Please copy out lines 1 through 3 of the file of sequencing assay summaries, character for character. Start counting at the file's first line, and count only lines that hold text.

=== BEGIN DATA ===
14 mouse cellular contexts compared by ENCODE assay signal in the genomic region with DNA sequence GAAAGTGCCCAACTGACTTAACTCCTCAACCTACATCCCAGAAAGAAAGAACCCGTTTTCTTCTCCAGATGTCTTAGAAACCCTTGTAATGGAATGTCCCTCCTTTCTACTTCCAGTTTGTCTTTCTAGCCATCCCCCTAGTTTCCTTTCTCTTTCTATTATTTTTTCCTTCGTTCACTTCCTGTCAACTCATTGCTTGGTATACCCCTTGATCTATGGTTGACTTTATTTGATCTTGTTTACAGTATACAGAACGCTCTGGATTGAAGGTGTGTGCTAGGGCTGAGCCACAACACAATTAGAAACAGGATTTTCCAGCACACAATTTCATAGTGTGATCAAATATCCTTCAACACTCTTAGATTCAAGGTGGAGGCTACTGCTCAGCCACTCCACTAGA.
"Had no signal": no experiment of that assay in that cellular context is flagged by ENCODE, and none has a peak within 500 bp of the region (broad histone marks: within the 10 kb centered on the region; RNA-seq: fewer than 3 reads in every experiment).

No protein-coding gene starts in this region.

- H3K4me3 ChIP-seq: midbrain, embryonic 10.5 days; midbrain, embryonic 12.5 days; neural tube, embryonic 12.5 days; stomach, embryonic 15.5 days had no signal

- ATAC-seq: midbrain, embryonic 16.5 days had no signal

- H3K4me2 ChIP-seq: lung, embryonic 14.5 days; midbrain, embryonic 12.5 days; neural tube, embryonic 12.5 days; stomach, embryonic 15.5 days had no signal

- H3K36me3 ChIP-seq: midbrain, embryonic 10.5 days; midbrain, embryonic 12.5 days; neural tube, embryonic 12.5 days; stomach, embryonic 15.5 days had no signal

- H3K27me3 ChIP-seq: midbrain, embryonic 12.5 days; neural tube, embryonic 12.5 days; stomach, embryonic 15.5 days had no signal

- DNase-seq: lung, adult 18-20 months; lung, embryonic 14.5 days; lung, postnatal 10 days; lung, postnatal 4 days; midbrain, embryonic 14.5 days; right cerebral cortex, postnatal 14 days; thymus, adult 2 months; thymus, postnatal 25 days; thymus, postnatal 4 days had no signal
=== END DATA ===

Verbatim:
14 mouse cellular contexts compared by ENCODE assay signal in the genomic region with DNA sequence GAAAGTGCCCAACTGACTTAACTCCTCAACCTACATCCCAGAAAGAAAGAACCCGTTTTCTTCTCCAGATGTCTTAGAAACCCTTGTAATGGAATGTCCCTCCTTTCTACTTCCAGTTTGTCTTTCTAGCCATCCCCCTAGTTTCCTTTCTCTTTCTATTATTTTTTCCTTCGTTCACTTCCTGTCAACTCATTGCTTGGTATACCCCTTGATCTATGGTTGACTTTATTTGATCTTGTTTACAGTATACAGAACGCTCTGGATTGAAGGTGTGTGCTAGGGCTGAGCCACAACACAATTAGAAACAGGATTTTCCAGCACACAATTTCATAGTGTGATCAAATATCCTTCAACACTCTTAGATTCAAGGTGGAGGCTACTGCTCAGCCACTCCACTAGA.
"Had no signal": no experiment of that assay in that cellular context is flagged by ENCODE, and none has a peak within 500 bp of the region (broad histone marks: within the 10 kb centered on the region; RNA-seq: fewer than 3 reads in every experiment).

No protein-coding gene starts in this region.